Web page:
189 F2d 607 Williams v. United States
189 F.2d 607
WILLIAMS et al.
United States Court of Appeals Tenth Circuit.
May 7, 1951.
W. F. Smith and O. B. Martin, Oklahoma City, Okl., for appellants.
Cleon A. Summers, U.S. Atty., Francis Stewart, Paul W. Gotcher, Asst. U.S. Attys., Muskogee, Okl., for the United States.
Before PHILLIPS, Chief Judge, and BRATTON and HUXMAN, Circuit Judges.
PHILLIPS, Chief Judge.
W. B. Williams and Myrtle Williams brought this action against the United States under the Federal Tort Claims Act, 28 U.S.C.A. §§ 1346, 2671 et seq., to recover for the alleged wrongful death of their son, Kenneth Williams. In their complaint the Williamses alleged that the death of Kenneth Williams was caused by the negligence of Will Mandell Rogers in the operation of a truck on October 11, 1949, while acting within the scope of his employment as a member of the National Guard of Oklahoma, and under the direction of Virgil O'Leary, his superior officer, and that the truck belonged to the United States.
The United States filed a motion for summary judgment, supported by two affidavits. The motion and the affidavits averred that on October 11, 1949, Rogers was a private and O'Leary was a master sergeant in Service Company, 279th Infantry, of the Oklahoma National Guard, and that on that date the 279th Infantry was not in the active service of the United States.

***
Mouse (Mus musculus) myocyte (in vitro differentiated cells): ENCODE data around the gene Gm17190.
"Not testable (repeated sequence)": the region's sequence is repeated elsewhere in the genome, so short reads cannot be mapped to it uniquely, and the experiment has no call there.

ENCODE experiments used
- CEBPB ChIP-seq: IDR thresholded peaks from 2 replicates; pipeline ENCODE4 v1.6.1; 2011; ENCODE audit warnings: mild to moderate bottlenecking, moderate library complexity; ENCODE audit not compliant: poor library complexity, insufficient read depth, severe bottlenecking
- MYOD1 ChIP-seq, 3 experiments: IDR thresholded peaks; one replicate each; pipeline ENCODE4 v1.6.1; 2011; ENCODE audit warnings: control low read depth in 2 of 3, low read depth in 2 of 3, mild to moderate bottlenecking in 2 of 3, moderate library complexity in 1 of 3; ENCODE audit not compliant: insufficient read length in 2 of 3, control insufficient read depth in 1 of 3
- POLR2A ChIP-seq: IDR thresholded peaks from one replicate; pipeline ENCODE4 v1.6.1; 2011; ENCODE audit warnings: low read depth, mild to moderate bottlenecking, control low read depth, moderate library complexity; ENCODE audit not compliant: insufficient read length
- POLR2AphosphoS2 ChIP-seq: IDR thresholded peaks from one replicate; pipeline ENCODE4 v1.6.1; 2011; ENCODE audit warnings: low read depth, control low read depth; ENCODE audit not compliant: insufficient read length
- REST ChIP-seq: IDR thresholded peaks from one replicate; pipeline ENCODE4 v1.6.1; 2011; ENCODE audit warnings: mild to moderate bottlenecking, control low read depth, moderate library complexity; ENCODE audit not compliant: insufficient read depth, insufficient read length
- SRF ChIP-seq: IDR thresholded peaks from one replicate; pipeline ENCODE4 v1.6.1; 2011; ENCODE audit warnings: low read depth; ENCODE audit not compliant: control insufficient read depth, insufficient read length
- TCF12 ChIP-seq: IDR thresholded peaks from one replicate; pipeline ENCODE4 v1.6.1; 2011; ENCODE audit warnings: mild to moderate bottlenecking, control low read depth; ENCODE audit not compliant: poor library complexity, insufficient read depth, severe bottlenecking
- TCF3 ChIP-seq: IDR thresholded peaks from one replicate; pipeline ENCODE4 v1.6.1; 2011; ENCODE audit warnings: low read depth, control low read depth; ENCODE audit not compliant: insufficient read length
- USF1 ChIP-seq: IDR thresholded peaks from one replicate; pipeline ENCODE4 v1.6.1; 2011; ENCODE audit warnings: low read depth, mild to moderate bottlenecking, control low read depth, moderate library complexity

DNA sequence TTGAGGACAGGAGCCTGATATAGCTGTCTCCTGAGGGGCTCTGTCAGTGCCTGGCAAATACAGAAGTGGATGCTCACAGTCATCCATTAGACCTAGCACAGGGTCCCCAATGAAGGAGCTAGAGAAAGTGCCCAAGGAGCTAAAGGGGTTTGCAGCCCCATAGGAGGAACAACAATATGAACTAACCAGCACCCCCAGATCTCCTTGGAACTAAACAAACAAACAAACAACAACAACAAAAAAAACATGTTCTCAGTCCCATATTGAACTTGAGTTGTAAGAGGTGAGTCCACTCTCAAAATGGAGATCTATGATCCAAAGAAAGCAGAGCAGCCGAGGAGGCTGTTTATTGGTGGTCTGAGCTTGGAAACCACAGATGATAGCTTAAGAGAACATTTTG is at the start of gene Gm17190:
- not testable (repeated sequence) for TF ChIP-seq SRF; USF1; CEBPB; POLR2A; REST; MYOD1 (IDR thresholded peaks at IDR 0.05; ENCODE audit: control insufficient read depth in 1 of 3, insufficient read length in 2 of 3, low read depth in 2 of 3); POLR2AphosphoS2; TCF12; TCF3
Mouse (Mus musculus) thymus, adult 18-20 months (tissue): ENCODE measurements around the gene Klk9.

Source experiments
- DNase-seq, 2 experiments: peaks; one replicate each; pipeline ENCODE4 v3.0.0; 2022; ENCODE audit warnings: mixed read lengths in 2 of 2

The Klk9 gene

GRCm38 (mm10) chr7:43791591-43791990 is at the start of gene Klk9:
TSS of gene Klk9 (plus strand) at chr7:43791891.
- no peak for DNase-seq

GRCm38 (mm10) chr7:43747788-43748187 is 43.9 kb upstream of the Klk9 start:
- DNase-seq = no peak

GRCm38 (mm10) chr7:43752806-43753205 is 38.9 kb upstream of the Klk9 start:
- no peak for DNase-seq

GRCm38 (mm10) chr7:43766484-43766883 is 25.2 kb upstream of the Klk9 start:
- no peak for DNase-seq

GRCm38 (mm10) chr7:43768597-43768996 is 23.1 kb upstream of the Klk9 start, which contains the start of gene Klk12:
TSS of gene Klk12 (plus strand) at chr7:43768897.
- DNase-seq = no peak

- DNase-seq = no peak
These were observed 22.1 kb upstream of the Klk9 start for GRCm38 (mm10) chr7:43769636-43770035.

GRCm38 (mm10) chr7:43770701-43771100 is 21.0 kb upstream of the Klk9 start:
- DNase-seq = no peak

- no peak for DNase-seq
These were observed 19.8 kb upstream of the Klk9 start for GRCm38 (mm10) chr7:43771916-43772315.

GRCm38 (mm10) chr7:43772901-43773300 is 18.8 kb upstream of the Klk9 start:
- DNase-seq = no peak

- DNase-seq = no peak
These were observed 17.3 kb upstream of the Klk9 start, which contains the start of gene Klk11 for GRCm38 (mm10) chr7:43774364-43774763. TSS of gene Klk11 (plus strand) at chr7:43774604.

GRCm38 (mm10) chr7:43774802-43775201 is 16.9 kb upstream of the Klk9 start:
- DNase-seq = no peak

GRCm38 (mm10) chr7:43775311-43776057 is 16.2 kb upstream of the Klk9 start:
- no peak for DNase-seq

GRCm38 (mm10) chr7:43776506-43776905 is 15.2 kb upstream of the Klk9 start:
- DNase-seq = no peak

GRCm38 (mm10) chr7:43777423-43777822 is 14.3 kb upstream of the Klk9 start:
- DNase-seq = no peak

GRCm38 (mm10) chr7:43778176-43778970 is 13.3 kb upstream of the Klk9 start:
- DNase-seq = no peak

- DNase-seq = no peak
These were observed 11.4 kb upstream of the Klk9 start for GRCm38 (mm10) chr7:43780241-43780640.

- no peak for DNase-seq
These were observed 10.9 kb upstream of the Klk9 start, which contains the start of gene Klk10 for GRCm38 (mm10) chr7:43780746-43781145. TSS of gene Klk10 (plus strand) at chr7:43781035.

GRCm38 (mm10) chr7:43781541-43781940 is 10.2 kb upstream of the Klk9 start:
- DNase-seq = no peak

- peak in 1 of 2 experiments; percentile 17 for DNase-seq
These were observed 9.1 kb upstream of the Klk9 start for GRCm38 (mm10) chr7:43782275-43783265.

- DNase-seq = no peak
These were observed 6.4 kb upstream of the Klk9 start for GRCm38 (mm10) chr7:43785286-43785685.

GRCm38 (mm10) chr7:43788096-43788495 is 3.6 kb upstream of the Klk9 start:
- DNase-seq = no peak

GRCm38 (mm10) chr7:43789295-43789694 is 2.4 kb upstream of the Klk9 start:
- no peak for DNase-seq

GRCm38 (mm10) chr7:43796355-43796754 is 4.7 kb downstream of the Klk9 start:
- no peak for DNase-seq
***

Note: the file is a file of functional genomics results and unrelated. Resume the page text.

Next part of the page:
The trial court sustained the motion for summary judgment, and the Williamses have appealed.
Section 58 of the National Defense Act of June 3, 1916, as amended by the Act of June 15, 1933, 48 Stat. 153, 32 U.S.C.A. § 4a, provides that the National Guard of the United States 'shall be a reserve component of the Army of the United States * * * ,' but 'That the members of the National Guard of the United States shall not be in the active service of the United States except when ordered thereto in accordance with law, and, in time of peace, they shall be administered, armed, uniformed, equipped, and trained in their status as the National Guard of the several States, Territories, and the District of Columbia, * * * .'
At the time of the accident, the 279th Infantry had not been ordered into the active service of the United States. While, under the provisions of Sec. 58, supra, such unit was a reserve component part of the Army of the United States, and a potential part of such Army, not having been ordered into the active service of the United States, it retained its status as a National Guard unit of the State of Oklahoma, and its members were servants of the state, not of the United States. This conclusion is supported by the adjudicated cases.1
Since neither Rogers nor O'Leary was a servant or employee of the United States at the time of the accident, the United States was not liable for their acts.
See Gibson v. State, 173 Misc. 893, 19 N.Y.S.2d 405, 409; Bianco v. Austin, 204 App.Div. 34, 197 N.Y.S. 328, 330, 331; State v. Johnson, 186 Wis. 1, 202 N.W. 191; Baker v. State, 200 N.C. 232, 156 S.E. 917, 918; United States ex rel. Gillett v. Dern, 64 App.D.C. 81, 74 F.2d 485, 487; Glasgow v. United States, D.C. Ala., 95 F.Supp. 213, 214. Cf. Mackay v. United States, D.C. Conn., 88 F.Supp. 696, and Lind v. Nebraska National Guard, 144 Neb. 122, 12 N.W.2d 652, 655, 150 A.L.R. 1449